At each prenatal visit, your healthcare provider will ask you to produce a urine sample. Your healthcare provider will perform a dipstick test on the sample, to check certain substances in your urine. This is a screening test which means it doesn’t diagnose a condition, but indicates if closer monitoring is warranted.
The dipstick test
Your healthcare provider will take your urine sample, and insert a specially treated chemical strip (a dipstick) into the sample. Patches on the dipstick will change colour to reveal the presence of protein. The dipstick test also reveals glucose levels, these are used to screen for gestational diabetes.
It is generally nothing to worry about if the test detects trace levels of protein in your urine, unless you are showing other symptoms of an associated condition. Your protein output changes throughout the day, and can be affected by diet and fluid intake.
Causes of excess protein in urine
The dipstick test shows how much protein is present in your urine, and this is classified from + (low) to ++++ (high). A high grading especially in later pregnancy can indicate pre-eclampsia, a serious condition that requires close monitoring. An underlying problem such as kidney damage may also cause a high protein output in pregnant women. A low grading is usually indicative of a urinary tract infection.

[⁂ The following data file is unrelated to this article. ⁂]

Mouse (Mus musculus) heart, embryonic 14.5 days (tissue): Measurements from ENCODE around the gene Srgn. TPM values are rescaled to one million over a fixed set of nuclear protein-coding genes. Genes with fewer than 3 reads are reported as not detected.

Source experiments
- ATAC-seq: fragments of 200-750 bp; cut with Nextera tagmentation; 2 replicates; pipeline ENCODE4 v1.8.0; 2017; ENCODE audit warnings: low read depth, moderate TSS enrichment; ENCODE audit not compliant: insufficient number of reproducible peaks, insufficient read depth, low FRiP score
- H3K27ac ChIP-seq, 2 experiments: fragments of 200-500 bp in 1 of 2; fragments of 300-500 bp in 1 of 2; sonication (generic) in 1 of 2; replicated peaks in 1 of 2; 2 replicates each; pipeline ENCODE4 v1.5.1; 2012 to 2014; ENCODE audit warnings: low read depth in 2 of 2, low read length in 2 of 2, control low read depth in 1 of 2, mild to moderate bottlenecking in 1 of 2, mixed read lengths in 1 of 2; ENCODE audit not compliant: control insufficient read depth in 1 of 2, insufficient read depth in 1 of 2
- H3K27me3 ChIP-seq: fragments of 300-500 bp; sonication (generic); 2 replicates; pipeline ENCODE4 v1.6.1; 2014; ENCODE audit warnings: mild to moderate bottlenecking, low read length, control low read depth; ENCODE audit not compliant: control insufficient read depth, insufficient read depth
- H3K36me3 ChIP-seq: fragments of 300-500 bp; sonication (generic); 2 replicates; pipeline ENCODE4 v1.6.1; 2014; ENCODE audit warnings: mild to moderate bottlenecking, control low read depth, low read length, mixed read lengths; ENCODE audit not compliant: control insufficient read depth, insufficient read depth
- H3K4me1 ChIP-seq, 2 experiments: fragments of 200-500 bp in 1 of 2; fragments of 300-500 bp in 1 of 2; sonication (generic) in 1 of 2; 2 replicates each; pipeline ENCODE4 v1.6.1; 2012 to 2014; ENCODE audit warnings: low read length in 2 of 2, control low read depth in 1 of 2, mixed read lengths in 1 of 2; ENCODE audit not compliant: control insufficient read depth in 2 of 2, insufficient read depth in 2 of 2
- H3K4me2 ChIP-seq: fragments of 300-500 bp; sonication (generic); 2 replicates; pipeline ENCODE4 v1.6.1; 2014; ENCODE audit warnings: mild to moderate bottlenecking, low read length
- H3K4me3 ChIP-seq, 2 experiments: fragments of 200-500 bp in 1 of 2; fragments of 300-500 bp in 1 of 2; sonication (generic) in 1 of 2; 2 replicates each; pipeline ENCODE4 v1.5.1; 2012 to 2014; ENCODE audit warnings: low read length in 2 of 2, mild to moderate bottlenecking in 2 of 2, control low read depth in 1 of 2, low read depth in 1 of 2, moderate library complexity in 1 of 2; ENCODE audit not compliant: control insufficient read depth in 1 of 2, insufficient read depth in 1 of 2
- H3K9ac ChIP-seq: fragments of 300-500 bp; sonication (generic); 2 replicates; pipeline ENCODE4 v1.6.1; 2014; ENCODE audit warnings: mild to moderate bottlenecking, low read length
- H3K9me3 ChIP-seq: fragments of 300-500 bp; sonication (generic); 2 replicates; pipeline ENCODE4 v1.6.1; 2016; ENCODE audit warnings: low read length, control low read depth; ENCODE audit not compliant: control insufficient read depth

If a urinary tract infection is suspected, your healthcare provider will send your urine to the lab for more precise testing. One urine sample may suffice, or you may be asked to collect all urine output over a 24 hour period. At the lab, your sample will be tested for bacteria and then antibiotics will be recommended. If you are showing other symptoms of a urinary tract infection, your healthcare provider may prescribe antibiotics before the lab results are back.
Is it pre-eclampsia?
In a lot of cases, the cause of protein in urine during pregnancy will not be pre-eclampsia. However, because of the severity of this condition, it is important you know how to recognise the signs.
You should contact your healthcare provider if you notice any of the following symptoms:
- high blood pressure
- protein in your urine
- vision problems (blurred vision or flashing lights)
- sudden swelling of the hands, face and feet
- pain in the upper abdomen
- feeling generally unwell
Written by Fiona, proud owner of a toddler, @fiona_peacock
This information is not intended to replace the advice of a trained medical doctor. Health & Parenting Ltd disclaims any liability for the decisions you make based on this information, which is provided to you on a general information basis only and not as a substitute for personalized medical advice. All contents copyright © Health & Parenting Ltd 2018. All rights reserved.